Music and lyrics by Benny Andersson and Bjorn Ulvaeus, book by Catherine Johnson
Judy Craymer, Richard East and Bjorn Ulvaeus for Littlestar in association with Universal, Stage Entertainment and NGM
Curve Theatre, Leicester
Sun, sea, singing and smiles. Not bad for entertainment and Mamma Mia! is arguably one of the best musicals to deliver it. Whilst trying to avoid the cliché “this musical needs no introduction”, my guess is it probably doesn't need much of an introduction, due to the success of not only the show itself and two blockbusting films, but also the timeless wonder and appeal of ABBA.
Since its origination in the late 1990s with the coming together of Judy Cramer, Benny Andersson, Björn Ulvaeus and Richard East and the show’s first performance in the West End in 1999, Mamma Mia! has been seen by over 65 million people in over 50 countries and translated into numerous languages. Catherine Johnson’s book delivers a heart-warming story of love lost and found, a search for identity and family, young love and love later in life, all woven into a masterful score of over 20 ABBA songs.
There’s a poignant start as the announcer refers to the day the Queen opened Curve in 2008, and we stand for the National Anthem—how many theatres and cinemas began proceedings not so long ago. This time, though, we sang for the new King.
With warnings of platform boots and lycra alongside the usual reminders about filming and phones, Howard Harrison’s lighting design and Jonathan Allen’s set of white-washed taverna walls transport us to the fictional Greek island of Kalokari.
For the uninitiated, bride-to-be Sophie (Jena Pandya) has grown up on Kalokari with her mum Donna (Sara Poyzer) but has never known the identity of her father. Having found Donna’s old diary from her “summer of love”, Sophie contacts the three possible contenders—Sam (Richard Standing), Bill (Phil Corbitt) and Harry (Daniel Crowder)—and invites them to her wedding to find her father and where she fits in the world. The day before Sophie’s wedding to Sky (Toby Miles), all three potential dads turn up, much to Donna’s shock, annoyance and confusion. Many ABBA songs later (their integral storytelling power is maximised well), we have the most feel-good of all feel-good conclusions. And a three-song dance-along to round things off.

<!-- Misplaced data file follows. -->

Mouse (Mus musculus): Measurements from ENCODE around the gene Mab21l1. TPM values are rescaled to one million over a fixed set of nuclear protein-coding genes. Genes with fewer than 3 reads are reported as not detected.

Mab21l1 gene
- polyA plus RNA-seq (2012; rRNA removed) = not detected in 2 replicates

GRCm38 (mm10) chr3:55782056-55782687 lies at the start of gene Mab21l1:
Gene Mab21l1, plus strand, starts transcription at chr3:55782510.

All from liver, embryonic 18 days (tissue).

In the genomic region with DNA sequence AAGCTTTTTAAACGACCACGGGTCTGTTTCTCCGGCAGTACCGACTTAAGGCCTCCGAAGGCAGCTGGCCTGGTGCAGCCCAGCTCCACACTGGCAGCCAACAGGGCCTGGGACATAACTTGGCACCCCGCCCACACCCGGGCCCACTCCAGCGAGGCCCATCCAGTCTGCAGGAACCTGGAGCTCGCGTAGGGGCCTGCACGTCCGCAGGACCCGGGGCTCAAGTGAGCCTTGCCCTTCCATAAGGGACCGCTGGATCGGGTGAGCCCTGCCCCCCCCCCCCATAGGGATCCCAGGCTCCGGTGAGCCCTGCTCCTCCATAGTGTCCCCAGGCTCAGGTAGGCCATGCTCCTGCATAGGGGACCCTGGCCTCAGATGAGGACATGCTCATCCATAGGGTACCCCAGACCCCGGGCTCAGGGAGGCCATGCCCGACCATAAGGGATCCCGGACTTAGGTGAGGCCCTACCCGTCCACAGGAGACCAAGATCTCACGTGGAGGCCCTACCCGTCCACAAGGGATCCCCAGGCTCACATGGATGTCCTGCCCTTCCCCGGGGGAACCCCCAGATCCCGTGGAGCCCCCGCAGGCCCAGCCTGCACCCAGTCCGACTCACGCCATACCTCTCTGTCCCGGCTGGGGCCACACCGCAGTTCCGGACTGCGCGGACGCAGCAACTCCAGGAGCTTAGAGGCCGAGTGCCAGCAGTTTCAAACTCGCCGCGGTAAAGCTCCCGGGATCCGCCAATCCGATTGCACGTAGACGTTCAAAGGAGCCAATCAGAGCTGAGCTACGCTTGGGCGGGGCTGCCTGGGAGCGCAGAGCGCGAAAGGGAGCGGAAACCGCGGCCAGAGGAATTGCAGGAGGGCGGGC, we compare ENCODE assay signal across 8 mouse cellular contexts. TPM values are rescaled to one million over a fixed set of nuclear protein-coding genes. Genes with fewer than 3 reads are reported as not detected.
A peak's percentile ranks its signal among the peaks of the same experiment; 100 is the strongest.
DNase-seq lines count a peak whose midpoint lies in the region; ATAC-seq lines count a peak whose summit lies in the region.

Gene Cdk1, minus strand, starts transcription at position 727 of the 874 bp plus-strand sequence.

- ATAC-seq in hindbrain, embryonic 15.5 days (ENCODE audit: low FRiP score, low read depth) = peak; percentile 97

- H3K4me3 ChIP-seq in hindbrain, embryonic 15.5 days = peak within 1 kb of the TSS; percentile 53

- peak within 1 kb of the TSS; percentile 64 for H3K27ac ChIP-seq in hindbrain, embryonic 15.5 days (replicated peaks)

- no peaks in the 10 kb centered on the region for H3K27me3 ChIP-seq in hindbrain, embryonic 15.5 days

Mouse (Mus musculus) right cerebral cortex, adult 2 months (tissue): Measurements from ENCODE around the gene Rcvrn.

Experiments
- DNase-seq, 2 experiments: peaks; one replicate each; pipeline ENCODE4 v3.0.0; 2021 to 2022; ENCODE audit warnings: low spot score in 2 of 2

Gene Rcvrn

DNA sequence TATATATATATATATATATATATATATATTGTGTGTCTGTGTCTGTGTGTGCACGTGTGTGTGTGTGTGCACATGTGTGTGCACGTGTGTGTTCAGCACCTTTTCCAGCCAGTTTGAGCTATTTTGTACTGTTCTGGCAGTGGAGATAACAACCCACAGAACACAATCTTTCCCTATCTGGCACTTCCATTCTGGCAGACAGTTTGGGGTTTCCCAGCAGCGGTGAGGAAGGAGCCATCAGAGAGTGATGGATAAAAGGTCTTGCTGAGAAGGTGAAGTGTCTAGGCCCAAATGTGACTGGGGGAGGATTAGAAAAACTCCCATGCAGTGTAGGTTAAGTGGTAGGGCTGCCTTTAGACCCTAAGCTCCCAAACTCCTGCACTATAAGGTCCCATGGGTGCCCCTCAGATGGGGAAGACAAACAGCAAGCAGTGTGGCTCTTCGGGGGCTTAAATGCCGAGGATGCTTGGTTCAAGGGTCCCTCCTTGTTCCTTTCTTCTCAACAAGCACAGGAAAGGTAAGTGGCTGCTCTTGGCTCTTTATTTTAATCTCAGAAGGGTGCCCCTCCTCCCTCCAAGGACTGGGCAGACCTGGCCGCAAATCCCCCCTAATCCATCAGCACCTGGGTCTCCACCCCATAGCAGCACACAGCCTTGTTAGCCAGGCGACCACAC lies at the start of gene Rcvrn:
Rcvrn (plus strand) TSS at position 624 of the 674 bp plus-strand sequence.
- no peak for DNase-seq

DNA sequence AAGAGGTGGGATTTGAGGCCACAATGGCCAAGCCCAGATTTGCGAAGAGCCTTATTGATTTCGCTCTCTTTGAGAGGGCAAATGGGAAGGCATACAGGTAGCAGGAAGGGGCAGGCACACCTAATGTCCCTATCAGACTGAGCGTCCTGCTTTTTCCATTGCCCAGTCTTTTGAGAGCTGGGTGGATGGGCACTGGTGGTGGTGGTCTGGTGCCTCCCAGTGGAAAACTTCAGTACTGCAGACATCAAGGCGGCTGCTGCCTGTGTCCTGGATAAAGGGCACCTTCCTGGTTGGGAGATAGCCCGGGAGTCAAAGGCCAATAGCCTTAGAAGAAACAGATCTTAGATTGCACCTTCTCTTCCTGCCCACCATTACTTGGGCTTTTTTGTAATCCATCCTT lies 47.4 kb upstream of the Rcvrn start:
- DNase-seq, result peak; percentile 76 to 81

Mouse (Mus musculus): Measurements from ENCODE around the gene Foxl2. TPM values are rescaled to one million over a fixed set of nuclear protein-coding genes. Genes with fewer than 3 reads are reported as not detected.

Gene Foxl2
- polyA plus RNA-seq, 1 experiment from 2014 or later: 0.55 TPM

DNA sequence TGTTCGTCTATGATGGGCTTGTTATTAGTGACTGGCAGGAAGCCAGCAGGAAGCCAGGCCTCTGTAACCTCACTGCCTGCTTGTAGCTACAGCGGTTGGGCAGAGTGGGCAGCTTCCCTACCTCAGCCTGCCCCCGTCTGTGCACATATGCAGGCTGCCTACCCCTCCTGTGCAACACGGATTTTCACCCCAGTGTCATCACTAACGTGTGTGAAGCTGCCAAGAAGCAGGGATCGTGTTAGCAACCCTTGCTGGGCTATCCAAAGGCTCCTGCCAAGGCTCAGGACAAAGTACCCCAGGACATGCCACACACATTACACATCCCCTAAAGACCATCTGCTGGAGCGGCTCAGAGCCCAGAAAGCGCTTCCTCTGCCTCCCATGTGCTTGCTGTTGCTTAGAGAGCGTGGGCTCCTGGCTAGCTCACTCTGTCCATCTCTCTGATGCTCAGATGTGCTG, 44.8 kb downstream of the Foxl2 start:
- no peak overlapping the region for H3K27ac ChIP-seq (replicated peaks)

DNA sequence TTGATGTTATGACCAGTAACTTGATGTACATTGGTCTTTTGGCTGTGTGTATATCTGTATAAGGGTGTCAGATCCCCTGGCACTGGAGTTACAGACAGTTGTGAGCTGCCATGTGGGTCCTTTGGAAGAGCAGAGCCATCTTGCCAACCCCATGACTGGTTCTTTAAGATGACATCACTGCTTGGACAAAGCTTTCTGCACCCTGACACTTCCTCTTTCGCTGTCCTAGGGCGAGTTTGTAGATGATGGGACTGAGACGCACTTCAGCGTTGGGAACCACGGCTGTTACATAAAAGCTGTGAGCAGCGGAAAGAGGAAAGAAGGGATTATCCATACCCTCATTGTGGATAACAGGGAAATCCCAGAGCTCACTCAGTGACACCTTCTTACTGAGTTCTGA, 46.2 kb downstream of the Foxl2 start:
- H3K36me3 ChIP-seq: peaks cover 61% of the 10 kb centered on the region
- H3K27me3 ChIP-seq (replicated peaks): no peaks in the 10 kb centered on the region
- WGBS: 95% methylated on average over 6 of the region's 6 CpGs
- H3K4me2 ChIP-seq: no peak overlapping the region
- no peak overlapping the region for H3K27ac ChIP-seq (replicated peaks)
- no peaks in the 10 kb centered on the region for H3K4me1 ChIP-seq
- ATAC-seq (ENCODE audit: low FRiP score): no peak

There is much to enjoy in this musical—Lucy Gaiger’s costumes are a vibrant mix of sunny oranges and cool Greek blues and whites. Anthony van Laast’s choreography is fun and a bit saucy, and it’s always a bonus to hear a live band (so, thank you for the music, Carlton Edwards and your musicians).
Three is the magic number: Sophie and her friends Ali (Jasmine Shen) and Lisa (Mariella Mazzilli), Donna and her two Dynamos Tania (Helen Anker) and Rosie (Nicky Swift), and the three men in Donna’s past. These trios are superbly supported by a cast of 20 and everyone appears to be having a wonderful time together on stage.
Act 1 sets up everything nicely with “Money, Money, Money”, “Mamma Mia” and sexiness all over the shop with the stag and hen dos featuring “Lay All Your Love On Me” and “Gimme Gimme Gimme!”. Act 2 delivers a more emotional punch, using ABBA’s more soulful numbers; Sara Poyzer knows how to tug your heartstrings, particularly her performance of “Slipping Through My Fingers” followed by “The Winner Takes It All”.
ABBA songs remain popular not just because of their superlative construction and melodic power but the lyrics are so relatable and universal—all aspects of love are covered and the book accentuates this well.
For many, this is a nostalgia trip but you’ll get a warm welcome to Kalokari; the whole show feels fresh, lively and doesn’t take itself too seriously. A real tonic for these sombre times.
Reviewer: Sally Jack